"Put it to the vote!" said one of the councillors; "the crime is manifest, and it is late."

They proceeded to take a vote without leaving the room. The judges signified their assent without giving their reasons, they were in a hurry. Their capped heads were seen uncovering one after the other, in the gloom, at the lugubrious question addressed to them by the president in a low voice. The poor accused had the appearance of looking at them, but her troubled eye no longer saw.

Then the clerk began to write; then he handed a long parch– ment to the president.

Then the unhappy girl heard the people moving, the pikes clashing, and a freezing voice saying to her,—"Bohemian wench, on the day when it shall seem good to our lord the king, at the hour of noon, you will be taken in a tumbrel, in your shift, with bare feet, and a rope about your neck, before the grand portal of Notre–Dame, and you will there make an apology with a wax torch of the weight of two pounds in your hand, and thence you will be conducted to the Place de Gr ve, where you will be hanged and strangled on the town gibbet; and likewise your goat; and you will pay to the official three lions of gold, in reparation of the crimes by you committed and by you confessed, of sorcery and magic, debauchery and murder, upon the person of the Sieur Phoebus de Châteaupers. May God have mercy on your soul!"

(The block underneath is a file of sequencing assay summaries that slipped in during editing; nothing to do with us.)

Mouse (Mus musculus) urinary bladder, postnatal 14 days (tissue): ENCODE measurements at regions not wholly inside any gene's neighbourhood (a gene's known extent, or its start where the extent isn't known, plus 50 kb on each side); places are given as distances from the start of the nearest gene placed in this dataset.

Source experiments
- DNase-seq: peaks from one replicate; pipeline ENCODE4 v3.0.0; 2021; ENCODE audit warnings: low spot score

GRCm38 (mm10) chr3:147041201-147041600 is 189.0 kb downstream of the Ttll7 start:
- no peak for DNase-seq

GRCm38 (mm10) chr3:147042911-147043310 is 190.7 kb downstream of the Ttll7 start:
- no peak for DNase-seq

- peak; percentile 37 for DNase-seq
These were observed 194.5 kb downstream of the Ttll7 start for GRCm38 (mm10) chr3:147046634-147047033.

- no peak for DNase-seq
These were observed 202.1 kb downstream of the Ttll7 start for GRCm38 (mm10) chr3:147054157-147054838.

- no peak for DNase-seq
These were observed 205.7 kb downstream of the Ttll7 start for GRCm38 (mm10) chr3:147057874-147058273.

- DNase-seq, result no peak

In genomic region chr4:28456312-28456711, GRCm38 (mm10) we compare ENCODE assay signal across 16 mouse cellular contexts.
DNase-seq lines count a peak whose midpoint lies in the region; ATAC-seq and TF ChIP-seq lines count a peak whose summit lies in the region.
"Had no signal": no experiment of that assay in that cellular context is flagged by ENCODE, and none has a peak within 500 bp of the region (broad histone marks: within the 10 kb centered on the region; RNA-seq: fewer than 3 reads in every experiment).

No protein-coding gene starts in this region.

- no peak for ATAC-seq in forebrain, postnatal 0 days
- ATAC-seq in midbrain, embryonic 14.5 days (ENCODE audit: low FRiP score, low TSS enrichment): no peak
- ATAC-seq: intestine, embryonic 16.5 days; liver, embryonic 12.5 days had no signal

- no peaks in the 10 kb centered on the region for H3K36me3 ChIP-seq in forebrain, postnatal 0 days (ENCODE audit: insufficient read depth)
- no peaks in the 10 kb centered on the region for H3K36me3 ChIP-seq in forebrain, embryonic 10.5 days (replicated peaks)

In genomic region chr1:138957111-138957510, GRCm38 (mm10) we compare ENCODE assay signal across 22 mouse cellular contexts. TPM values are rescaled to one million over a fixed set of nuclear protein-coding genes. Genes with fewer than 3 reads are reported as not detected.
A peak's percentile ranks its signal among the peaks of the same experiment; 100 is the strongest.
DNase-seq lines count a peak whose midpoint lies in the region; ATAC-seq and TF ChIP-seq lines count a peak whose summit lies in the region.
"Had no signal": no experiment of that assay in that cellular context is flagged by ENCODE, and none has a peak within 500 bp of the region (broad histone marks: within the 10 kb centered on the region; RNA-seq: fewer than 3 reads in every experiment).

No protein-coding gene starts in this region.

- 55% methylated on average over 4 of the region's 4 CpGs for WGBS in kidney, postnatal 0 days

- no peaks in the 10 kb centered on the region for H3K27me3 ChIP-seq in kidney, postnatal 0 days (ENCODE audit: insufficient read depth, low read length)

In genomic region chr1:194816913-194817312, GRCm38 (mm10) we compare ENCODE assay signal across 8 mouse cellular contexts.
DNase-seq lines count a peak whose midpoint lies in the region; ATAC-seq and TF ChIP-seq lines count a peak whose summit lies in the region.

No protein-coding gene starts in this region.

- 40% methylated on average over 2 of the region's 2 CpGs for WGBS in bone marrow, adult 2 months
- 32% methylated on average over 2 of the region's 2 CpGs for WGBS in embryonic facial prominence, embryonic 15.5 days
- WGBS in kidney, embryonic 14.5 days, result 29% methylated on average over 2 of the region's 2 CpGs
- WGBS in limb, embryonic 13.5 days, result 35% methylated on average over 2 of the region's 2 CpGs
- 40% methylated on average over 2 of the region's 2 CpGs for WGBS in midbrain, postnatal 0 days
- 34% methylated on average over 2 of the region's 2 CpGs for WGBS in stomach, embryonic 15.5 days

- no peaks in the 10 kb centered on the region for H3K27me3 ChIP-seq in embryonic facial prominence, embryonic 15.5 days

"Oh! 'tis a dream!" she murmured; and she felt rough hands bearing her away.